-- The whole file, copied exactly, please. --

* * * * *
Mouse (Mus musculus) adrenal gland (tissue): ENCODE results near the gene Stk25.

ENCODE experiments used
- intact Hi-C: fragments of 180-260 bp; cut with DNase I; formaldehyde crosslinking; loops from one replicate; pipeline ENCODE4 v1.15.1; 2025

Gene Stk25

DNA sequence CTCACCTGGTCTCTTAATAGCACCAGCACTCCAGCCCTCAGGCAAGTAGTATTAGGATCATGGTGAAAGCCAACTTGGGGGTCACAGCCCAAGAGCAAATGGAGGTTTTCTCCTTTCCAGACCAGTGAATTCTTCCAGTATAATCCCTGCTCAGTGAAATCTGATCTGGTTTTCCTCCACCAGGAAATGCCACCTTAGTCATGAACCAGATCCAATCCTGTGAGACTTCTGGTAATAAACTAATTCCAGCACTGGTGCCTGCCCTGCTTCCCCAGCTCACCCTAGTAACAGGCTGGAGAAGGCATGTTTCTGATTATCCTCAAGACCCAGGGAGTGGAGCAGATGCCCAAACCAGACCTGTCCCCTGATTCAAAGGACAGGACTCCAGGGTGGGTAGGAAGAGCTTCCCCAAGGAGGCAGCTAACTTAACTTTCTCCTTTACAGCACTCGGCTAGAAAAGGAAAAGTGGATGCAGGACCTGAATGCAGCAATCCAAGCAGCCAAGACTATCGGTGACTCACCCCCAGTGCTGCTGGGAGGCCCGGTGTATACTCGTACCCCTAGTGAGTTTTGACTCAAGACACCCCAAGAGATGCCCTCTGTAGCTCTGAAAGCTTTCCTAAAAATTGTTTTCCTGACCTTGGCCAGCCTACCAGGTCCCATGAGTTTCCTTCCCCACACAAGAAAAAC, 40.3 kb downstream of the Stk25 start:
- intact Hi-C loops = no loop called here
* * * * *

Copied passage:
Mouse (Mus musculus) adrenal gland (tissue): ENCODE results near the gene Stk25.

ENCODE experiments used
- intact Hi-C: fragments of 180-260 bp; cut with DNase I; formaldehyde crosslinking; loops from one replicate; pipeline ENCODE4 v1.15.1; 2025

Gene Stk25

DNA sequence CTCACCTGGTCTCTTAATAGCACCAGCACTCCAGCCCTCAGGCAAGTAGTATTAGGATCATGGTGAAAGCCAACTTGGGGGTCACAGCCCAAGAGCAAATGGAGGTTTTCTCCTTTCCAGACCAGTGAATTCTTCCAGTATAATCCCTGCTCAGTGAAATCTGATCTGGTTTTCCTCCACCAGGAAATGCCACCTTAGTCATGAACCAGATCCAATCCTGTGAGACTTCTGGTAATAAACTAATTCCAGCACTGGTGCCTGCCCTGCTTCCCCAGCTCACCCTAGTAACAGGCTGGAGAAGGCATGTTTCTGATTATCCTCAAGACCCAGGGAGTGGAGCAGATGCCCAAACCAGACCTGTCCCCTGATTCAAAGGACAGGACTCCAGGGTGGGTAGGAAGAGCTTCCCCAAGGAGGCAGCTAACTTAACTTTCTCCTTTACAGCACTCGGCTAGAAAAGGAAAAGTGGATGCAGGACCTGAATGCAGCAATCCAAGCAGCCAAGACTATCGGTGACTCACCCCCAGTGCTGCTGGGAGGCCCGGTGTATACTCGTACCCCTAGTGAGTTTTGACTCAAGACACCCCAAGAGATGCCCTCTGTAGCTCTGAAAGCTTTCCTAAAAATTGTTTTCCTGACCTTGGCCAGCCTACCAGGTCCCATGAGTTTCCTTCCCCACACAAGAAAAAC, 40.3 kb downstream of the Stk25 start:
- intact Hi-C loops = no loop called here